Golden Handcuffs: Avoiding the Pitfalls of an Unusually High Salary

OutlierGolden Handcuffs: Avoiding the Pitfalls of an Unusually High Salary
By Jackie Schaffer

In Outliers: The Story of Success Malcolm Gladwell identifies three qualities of work that create satisfaction:

  1. Autonomy
  2. Complexity
  3. Connection between effort and reward.

After reading Malcolm Gladwell’s “Outliers,” it’s the third quality that I want to examine a little deeper. Connection between effort and reward is a quality that comes in several forms like compensation, benefits, praise, and titles. Of the four, compensation is the one that can get a little tricky. We all appreciate getting paid more money, seeing our bank accounts grow and hearing that extra cha-ching when opening our wallets.

Sometimes our organizations pay us above market norms. Which is great when you are fully satisfied with your job, and you see a long-term future with that employer. But if you aren’t happy with your job, higher-than-market compensation can be like wearing a pair of golden handcuffs. They’re gold like money—which is good, but handcuffs because it’s difficult to go anywhere else and get similar pay. You’re basically handcuffed to your organization.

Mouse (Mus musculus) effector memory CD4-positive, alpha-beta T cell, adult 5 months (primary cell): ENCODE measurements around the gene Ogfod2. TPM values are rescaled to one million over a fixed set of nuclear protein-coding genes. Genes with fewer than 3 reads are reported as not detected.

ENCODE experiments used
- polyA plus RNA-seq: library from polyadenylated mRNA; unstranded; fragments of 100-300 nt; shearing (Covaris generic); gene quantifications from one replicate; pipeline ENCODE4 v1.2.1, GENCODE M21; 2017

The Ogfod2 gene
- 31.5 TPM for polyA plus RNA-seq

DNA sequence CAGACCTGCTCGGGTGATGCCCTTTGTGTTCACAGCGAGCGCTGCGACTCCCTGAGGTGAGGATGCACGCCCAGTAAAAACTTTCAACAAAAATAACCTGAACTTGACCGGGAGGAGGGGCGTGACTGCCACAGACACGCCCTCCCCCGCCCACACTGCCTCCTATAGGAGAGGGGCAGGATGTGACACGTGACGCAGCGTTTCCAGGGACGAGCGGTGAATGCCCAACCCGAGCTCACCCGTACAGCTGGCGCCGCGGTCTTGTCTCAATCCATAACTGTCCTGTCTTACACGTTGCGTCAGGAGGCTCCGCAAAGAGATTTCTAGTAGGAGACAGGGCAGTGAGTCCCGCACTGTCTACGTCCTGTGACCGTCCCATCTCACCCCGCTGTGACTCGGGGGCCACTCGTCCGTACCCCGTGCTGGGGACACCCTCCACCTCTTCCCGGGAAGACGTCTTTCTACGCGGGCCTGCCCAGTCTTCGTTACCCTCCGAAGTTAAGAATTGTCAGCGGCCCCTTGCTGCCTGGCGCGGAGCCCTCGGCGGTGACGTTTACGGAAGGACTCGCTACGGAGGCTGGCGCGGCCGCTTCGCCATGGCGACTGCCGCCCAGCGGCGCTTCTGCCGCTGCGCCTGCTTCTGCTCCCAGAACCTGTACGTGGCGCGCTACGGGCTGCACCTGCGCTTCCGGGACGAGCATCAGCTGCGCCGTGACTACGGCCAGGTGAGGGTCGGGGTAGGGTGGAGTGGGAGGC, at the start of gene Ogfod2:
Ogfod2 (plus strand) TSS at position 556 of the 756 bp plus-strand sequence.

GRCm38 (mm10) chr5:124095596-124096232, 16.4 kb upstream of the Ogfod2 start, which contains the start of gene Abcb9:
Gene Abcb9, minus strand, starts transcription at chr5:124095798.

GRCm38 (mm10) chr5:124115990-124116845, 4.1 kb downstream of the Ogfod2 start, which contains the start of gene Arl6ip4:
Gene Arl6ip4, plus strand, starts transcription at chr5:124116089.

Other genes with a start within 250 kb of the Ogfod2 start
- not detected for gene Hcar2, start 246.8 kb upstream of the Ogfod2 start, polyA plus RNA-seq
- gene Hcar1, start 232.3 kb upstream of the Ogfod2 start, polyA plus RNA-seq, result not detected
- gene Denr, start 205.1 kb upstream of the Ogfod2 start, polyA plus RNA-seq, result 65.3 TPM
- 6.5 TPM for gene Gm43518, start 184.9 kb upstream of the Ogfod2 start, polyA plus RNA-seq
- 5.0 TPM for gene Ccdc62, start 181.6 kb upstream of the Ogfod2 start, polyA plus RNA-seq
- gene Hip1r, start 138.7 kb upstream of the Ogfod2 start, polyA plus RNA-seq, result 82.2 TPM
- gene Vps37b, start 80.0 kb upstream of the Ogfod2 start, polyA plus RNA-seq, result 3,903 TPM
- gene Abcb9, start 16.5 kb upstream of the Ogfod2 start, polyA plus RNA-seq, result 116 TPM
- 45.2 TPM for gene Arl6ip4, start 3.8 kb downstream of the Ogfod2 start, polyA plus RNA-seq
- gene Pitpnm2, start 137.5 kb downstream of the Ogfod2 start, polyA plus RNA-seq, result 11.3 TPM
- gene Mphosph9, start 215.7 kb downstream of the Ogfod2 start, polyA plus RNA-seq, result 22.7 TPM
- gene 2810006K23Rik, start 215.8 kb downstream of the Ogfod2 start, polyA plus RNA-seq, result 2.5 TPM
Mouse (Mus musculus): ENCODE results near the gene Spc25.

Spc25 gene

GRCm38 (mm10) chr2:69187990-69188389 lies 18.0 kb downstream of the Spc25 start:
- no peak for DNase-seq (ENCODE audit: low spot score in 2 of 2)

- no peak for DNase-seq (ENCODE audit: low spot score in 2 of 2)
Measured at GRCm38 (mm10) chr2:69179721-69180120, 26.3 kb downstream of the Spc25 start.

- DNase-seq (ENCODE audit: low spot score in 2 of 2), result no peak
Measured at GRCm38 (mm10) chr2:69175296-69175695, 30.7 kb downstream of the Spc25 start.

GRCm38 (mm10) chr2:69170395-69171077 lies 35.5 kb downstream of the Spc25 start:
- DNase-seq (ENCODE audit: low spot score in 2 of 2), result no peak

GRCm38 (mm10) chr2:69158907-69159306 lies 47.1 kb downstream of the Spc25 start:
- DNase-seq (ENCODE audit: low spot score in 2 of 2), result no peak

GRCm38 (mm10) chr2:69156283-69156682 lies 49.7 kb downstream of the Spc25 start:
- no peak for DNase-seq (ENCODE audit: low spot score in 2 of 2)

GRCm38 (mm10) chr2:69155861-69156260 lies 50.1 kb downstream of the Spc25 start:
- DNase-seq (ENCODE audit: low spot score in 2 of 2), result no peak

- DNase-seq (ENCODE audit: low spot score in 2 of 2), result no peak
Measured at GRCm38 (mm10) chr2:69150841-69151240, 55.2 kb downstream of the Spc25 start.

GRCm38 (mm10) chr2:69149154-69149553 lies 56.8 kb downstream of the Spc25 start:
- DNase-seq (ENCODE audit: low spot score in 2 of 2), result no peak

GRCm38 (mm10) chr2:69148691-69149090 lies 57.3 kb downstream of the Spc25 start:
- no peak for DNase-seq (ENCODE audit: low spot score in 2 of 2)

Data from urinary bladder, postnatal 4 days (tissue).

I often use an analogy of a $100,000 window washer. No one else is going to pay a window washer $100,000, but because she has been working for the same organization for 20 years without her salary increases being capped, her compensation grew outside of market salary ranges. If that same window washer wanted to try another career or change the organization she worked for, it would be very difficult financially for her to do so.

The point is not to turn down increases or avoid being paid above market; the point is if you’re not satisfied with your job, you need to do something about it before you are handcuffed to the job by money. Don’t wait until you are making $70,000 to think about changing careers. It’s difficult to cut your pay by 50% in an effort to try something new. If you go from earning $50,000 down to $40,000 to start a new career path, it’s much easier to stomach (not fun, but definitely easier). It’s essentially, short-term pain for long-term gain.

 

Additional Resource
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About In-HOWse Guest Jackie Schaffer
Vice President and General Manager of Cella Consulting Jackie Schaffer, is a former in-house leader who has consulted for teams of all sizes, including Fortune 500 clients, government entities and educational institutions. Cella helps creative leaders and their teams identify and execute strategic priorities, so they can increase their effectiveness and focus on creating high-quality creative.

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